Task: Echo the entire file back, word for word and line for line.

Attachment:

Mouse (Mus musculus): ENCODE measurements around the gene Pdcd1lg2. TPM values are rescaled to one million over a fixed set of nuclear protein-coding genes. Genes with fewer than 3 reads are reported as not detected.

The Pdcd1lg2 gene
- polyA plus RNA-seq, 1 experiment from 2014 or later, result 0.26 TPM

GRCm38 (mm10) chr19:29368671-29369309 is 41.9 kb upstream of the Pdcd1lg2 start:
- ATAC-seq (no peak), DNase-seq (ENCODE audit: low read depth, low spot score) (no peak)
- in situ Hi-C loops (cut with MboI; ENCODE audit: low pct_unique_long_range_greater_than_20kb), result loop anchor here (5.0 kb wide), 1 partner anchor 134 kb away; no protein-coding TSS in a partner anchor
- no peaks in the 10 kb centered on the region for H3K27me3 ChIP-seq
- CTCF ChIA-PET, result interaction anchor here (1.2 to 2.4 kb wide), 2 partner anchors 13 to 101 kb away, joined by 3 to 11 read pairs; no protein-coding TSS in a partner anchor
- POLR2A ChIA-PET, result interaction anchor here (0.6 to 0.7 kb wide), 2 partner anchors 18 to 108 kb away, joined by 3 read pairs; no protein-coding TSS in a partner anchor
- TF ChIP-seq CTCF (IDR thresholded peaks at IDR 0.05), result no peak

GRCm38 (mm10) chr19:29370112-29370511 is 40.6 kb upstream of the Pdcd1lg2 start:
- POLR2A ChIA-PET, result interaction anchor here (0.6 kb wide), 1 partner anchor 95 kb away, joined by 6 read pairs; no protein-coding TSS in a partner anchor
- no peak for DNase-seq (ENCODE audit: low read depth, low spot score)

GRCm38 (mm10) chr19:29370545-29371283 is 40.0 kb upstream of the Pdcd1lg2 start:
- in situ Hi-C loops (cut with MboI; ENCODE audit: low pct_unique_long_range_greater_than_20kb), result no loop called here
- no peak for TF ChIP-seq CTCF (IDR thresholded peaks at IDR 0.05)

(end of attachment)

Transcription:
Mouse (Mus musculus): ENCODE measurements around the gene Pdcd1lg2. TPM values are rescaled to one million over a fixed set of nuclear protein-coding genes. Genes with fewer than 3 reads are reported as not detected.

The Pdcd1lg2 gene
- polyA plus RNA-seq, 1 experiment from 2014 or later, result 0.26 TPM

GRCm38 (mm10) chr19:29368671-29369309 is 41.9 kb upstream of the Pdcd1lg2 start:
- ATAC-seq (no peak), DNase-seq (ENCODE audit: low read depth, low spot score) (no peak)
- in situ Hi-C loops (cut with MboI; ENCODE audit: low pct_unique_long_range_greater_than_20kb), result loop anchor here (5.0 kb wide), 1 partner anchor 134 kb away; no protein-coding TSS in a partner anchor
- no peaks in the 10 kb centered on the region for H3K27me3 ChIP-seq
- CTCF ChIA-PET, result interaction anchor here (1.2 to 2.4 kb wide), 2 partner anchors 13 to 101 kb away, joined by 3 to 11 read pairs; no protein-coding TSS in a partner anchor
- POLR2A ChIA-PET, result interaction anchor here (0.6 to 0.7 kb wide), 2 partner anchors 18 to 108 kb away, joined by 3 read pairs; no protein-coding TSS in a partner anchor
- TF ChIP-seq CTCF (IDR thresholded peaks at IDR 0.05), result no peak

GRCm38 (mm10) chr19:29370112-29370511 is 40.6 kb upstream of the Pdcd1lg2 start:
- POLR2A ChIA-PET, result interaction anchor here (0.6 kb wide), 1 partner anchor 95 kb away, joined by 6 read pairs; no protein-coding TSS in a partner anchor
- no peak for DNase-seq (ENCODE audit: low read depth, low spot score)

GRCm38 (mm10) chr19:29370545-29371283 is 40.0 kb upstream of the Pdcd1lg2 start:
- in situ Hi-C loops (cut with MboI; ENCODE audit: low pct_unique_long_range_greater_than_20kb), result no loop called here
- no peak for TF ChIP-seq CTCF (IDR thresholded peaks at IDR 0.05)